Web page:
Live to die once, not twice.

While watching a show on the Battle of Franklin last weekend, I was struck by a statement the narrator made about life, death, and story. While describing the Lotz family and house being caught in the middle of the Battle of Franklin, he said that every person dies twice. Once when our bodies stop breathing, and then again when our stories stop being told. The narrator said that his goal was to ensure that the story of the Lotz family was never forgotten.

This statement struck me because I am constantly intrigued by the concept of telling stories (my kids can attest to this with our bedtime story adventures). But more importantly, this statement about dying twice helped me to conceptualize how we go about engaging with the fear of living our lives. For one, we can live in fear of our human death, or secondly we can live in fear of our legacy dying.

Living in fear of physical death likely leads to a very safe and cautious life of not taking many risks, if any at all. I think this fear of death takes many different shapes. Sure, we can fear the actual human death when our bodies stop breathing, but I think the more prevalent death we fear is relational in nature. We don’t want to be left alone, to be dead to others whom we care or want to care about. We don’t want to fail at something or in a relationship. We don’t want to start something and not be enough to finish it. This fear of death confronts every one of us. This is the fear of starting a business, speaking in public, seeking out a new relationship, having children, writing a book, or creating something new. I often think that life would look differently if success was defined as how often we failed.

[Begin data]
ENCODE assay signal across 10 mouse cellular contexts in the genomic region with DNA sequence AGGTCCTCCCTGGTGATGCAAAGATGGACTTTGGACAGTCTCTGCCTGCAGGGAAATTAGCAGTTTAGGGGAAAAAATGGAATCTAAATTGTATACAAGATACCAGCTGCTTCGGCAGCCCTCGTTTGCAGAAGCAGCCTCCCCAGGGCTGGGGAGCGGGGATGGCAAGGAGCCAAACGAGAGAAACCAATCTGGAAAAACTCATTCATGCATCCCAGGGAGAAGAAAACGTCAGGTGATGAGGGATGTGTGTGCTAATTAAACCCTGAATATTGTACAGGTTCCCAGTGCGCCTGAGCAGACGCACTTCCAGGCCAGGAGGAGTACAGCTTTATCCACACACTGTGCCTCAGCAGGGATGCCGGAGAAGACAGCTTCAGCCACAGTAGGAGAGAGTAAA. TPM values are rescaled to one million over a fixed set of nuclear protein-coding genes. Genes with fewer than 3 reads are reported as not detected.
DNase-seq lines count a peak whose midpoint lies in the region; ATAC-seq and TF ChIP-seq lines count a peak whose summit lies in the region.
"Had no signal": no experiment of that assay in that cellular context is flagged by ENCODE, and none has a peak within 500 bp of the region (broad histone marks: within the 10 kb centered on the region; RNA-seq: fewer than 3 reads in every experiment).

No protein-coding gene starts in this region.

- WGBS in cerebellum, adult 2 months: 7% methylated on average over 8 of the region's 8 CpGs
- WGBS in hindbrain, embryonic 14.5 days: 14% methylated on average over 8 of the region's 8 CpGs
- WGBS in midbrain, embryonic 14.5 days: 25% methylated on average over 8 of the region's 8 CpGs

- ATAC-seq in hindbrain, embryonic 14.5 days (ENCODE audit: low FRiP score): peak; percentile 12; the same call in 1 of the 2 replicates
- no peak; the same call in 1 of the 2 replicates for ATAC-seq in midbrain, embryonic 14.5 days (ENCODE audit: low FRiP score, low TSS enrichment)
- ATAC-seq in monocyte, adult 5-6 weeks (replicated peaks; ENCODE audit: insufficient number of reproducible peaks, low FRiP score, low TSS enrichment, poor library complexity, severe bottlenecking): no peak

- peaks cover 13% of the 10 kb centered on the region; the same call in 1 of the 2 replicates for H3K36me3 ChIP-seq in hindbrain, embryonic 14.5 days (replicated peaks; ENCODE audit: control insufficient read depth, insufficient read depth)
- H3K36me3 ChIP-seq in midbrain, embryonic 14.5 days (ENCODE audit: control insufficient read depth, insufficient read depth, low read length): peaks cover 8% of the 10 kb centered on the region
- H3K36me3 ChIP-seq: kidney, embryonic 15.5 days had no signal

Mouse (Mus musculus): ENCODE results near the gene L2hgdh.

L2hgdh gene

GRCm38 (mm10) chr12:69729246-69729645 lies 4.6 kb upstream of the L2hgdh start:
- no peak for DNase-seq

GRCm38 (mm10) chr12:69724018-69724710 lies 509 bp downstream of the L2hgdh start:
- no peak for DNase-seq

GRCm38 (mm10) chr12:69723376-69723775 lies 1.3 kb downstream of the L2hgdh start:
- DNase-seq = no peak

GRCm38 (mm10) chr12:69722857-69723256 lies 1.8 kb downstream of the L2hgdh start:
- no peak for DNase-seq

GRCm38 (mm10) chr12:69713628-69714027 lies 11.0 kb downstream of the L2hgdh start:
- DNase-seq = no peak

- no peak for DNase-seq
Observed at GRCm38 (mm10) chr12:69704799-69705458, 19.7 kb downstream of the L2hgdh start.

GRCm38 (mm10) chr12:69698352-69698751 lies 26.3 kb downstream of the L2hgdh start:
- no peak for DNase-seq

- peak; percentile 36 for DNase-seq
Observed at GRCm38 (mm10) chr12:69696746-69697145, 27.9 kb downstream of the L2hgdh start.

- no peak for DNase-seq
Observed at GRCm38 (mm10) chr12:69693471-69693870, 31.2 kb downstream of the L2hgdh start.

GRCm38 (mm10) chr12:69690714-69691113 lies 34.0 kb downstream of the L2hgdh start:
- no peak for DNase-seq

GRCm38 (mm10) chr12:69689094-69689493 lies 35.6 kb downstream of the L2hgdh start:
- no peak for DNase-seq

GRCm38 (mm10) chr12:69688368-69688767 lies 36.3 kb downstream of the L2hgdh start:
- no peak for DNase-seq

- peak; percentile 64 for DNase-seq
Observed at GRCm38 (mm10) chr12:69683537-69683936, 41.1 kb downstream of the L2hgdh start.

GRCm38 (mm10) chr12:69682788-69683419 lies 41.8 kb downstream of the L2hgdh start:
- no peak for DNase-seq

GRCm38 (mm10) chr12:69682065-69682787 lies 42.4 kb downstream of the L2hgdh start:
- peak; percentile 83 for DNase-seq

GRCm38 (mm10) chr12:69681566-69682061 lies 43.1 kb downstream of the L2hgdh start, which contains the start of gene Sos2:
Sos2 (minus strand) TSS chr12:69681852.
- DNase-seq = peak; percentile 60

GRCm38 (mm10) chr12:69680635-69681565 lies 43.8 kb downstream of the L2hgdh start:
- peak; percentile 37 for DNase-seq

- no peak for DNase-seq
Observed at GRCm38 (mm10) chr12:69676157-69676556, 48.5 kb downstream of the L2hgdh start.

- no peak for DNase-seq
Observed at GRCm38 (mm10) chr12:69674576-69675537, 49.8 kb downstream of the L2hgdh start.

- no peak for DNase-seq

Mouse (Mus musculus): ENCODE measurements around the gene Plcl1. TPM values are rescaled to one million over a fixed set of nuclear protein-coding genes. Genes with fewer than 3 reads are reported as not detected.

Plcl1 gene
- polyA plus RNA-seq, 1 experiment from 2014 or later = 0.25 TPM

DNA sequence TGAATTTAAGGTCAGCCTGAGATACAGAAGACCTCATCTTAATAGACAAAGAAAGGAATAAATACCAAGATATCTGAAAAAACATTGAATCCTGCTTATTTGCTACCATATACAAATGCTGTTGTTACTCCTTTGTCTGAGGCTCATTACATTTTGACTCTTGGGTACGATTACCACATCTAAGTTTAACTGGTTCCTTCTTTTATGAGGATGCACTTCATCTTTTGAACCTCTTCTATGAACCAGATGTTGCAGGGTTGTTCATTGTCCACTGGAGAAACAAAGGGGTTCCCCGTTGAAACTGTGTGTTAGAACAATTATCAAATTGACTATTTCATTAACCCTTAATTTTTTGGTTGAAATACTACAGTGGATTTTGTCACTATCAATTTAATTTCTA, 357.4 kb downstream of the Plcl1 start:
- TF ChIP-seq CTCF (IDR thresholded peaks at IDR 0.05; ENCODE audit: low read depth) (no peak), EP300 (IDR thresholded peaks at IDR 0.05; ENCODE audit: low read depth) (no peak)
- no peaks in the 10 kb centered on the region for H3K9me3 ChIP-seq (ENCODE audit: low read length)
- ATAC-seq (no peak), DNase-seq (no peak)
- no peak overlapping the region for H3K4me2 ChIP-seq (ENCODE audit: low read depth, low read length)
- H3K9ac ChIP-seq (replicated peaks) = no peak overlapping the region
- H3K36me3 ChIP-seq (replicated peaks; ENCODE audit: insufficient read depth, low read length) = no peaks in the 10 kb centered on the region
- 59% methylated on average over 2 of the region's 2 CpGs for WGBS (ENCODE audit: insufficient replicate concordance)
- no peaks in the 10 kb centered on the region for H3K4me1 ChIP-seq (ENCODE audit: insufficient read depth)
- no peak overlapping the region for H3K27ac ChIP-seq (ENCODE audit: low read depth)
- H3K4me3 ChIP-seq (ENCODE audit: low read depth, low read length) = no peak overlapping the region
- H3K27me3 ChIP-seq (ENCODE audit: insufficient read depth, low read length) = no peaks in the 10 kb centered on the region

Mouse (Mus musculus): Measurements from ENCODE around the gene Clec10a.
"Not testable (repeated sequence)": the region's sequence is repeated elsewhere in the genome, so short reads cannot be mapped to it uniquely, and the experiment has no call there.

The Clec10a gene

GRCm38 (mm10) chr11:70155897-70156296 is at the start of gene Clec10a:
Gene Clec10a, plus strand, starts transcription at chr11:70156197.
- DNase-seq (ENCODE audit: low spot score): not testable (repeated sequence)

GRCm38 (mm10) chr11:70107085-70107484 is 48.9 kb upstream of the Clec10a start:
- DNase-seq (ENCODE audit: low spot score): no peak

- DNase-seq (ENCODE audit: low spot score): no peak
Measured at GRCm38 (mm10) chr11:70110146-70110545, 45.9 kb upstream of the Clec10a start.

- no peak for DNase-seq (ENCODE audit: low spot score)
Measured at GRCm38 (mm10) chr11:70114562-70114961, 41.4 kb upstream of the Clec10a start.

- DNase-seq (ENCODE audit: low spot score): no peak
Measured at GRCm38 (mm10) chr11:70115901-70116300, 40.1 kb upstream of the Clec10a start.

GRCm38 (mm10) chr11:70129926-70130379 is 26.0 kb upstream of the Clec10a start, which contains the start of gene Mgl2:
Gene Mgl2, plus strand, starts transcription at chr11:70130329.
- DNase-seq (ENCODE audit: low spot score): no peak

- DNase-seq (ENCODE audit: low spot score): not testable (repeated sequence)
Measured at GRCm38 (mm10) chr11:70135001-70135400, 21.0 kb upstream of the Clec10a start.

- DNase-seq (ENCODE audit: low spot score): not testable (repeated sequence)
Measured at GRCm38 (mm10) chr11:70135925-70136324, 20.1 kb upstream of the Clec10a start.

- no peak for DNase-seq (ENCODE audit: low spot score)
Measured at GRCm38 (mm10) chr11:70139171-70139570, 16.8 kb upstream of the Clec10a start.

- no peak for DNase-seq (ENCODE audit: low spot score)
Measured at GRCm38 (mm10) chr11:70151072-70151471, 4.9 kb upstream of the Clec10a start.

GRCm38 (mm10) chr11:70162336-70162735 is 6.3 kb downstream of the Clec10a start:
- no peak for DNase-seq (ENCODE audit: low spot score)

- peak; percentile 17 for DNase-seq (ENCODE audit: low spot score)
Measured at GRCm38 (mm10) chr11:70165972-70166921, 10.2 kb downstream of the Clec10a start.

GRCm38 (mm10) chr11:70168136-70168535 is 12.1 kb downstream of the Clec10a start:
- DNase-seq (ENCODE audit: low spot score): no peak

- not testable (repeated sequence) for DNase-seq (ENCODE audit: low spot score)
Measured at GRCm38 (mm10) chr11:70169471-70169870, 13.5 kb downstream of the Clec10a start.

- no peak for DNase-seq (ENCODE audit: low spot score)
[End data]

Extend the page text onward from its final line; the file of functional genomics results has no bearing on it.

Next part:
On the other hand if we live in fear of our legacy dying, we’ll be faced with living in pursuit for someone/something that is bigger than ourselves. This is the hard work of life. (And I stress hard work, because it is truly hard work). To live in such a way to this thinking beyond today. It is suffering the reality of delayed gratification (or perhaps sometimes no gratification). To live this way accepts the frailty of physical death and the robustness and power of a story.

One death is certain for everyone. The certainty of the other is what we all must face every day. Will you live to die once, or twice?

 

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